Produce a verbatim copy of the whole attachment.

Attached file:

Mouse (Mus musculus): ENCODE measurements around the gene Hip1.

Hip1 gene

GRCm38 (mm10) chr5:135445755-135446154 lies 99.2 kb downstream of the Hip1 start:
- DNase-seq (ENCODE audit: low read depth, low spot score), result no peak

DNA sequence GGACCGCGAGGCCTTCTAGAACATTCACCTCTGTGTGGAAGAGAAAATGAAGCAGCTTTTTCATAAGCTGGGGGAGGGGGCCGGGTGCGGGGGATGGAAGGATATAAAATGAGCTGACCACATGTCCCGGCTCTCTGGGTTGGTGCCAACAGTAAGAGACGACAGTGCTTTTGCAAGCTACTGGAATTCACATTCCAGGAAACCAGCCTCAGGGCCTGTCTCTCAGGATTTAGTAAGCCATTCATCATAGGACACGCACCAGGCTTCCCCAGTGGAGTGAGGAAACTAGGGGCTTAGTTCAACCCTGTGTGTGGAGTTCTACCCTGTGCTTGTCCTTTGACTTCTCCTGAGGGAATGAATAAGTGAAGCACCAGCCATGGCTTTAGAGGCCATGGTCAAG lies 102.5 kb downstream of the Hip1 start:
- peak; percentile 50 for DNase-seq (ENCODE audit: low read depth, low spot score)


Mouse (Mus musculus): ENCODE measurements around the gene Hip1.

Hip1 gene

GRCm38 (mm10) chr5:135445755-135446154 lies 99.2 kb downstream of the Hip1 start:
- DNase-seq (ENCODE audit: low read depth, low spot score), result no peak

DNA sequence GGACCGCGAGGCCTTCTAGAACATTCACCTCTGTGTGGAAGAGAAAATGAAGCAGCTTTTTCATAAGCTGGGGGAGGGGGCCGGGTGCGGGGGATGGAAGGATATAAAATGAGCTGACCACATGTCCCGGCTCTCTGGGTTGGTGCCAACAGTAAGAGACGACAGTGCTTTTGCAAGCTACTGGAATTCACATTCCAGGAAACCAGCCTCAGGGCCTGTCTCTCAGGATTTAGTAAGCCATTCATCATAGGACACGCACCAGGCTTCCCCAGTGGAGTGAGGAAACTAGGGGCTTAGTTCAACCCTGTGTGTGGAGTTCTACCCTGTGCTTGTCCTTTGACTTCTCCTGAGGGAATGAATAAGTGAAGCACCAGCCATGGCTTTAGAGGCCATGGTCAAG lies 102.5 kb downstream of the Hip1 start:
- peak; percentile 50 for DNase-seq (ENCODE audit: low read depth, low spot score)